Riboflavin is one of the vitamins most likely to be deficient in poultry feeds. Only a few feed ingredients that are used in poultry feeds that contain enough riboflavin to contribute to the requirements for growth and reproduction. Milled rice and wheat does not contain much riboflavin, since most of the vitamin is in the germ and bran which are removed during this process. Fermentation significantly increases the proportions of riboflavin present in the free form. Good food sources for riboflavin include
green leafy vegetables and forages, particularly alfalfa, which leaves having the highest concentrations of the vitamin.
Riboflavin food sources for chickens

Vitamin Safety Concerns


There are no reports of riboflavin toxicity studies in poultry. According to the NRC, most data from studies conducted on rats have found that dietary levels between 10 and 20 times the requirement (possibly 100 times) can be tolerated safely.

Clinical Signs

Toe curling
Incoordination
Perosis
Reluctance to move
Slow growth despite a good appetite
Weakness
Sitting on hocks
Using wings to walk
Reluctance to stand or walk
Diarrhea

Diagnosis

  • History
  • Clinical signs
  • Physical exam
  • Diet evaluation

Treatment

NameSummary
Supportive careIsolate the bird from the flock and place in a safe, comfortable, warm location (your own chick "intensive care unit") with easy access to water and food.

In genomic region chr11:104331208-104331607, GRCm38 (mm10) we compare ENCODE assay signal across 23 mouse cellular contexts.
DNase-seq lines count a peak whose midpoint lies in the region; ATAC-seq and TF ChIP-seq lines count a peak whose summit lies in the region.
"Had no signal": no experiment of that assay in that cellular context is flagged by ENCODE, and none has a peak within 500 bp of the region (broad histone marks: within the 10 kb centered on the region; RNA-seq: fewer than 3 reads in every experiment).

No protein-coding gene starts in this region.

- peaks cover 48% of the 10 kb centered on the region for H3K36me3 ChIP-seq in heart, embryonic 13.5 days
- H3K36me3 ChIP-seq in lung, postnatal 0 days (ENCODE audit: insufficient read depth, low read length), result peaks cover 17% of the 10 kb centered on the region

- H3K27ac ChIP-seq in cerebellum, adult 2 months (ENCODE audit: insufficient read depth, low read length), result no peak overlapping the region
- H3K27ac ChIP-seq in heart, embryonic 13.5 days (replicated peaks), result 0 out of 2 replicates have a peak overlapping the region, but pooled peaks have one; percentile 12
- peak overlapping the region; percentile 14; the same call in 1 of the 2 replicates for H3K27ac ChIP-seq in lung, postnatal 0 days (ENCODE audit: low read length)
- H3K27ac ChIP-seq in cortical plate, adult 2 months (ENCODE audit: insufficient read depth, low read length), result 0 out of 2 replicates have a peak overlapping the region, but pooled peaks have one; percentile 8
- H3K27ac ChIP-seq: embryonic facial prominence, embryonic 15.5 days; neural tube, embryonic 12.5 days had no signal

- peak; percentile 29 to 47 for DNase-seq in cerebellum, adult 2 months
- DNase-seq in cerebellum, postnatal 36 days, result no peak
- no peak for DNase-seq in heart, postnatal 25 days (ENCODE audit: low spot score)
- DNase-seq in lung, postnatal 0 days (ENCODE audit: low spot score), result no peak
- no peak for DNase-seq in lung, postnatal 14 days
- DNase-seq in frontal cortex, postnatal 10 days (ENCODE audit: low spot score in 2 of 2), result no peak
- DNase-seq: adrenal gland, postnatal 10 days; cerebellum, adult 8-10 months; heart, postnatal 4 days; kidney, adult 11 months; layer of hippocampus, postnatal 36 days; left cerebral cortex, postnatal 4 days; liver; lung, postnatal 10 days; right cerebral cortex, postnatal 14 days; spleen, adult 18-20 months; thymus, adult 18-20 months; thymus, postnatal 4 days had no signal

Vitamin B Complex10 mg/kg administered IM for emergency careK Marx
Supplemental B VitaminsProvide riboflavin-rich feed source or two 100-µg doses of riboflavin, followed by incorporation of an adequate level in the feed
Feed managementReplace current feed with a new bag of quality chick starter feed.
SplintingSplinting the feet might help gradually restore shape and walking ability to feet
HomeopathyFor slow growth administer Alfa alfa, Kali carb, and Jondilla liquid
For birds walking on their hocks and/or diarrhea administer Rhus tox and Calc carb
For curly toes administer Antim cudum and Calc phos
Myhomeopathic.com

Prevention

  • Ensure any adult chickens intended for breeding are receiving enough riboflavin in their diet (10-16 mg/kg).
  • Feed newly hatched chicks a fresh bag of starter chicken feed (not feed that has been stored for longer than 2 months), with additional riboflavin food sources during the two weeks of life.
  • During warm weather, provide supplemental sources of riboflavin.
  • Always store chicken feed properly and discard any left after 2 months.

Prognosis

Good if treated promptly

Scientific References

Blogs

Age Range

Newly hatched chicks are most susceptible to developing curly toes

Risk Factors

  • Feeding adult chickens intended for breeding, riboflavin deficient diets. Layer feed is not sufficient. Breeder feed with additional riboflavin sources are required.
  • Stale feed - Feeding chicks outdated, improperly stored, low quality, or nutrient-deficient starter feed
  • Feeding a corn-soybean meal based diet without providing supplemental riboflavin
  • Warm climates - Environmental temperatures also have an impact on riboflavin requirements, and more is required for chickens raised in a tropical environment or exposed to chronic heat stress.
  • Genetics - more modern strains of chicks that have been selectively bred for high egg production and "meat quality" (broilers)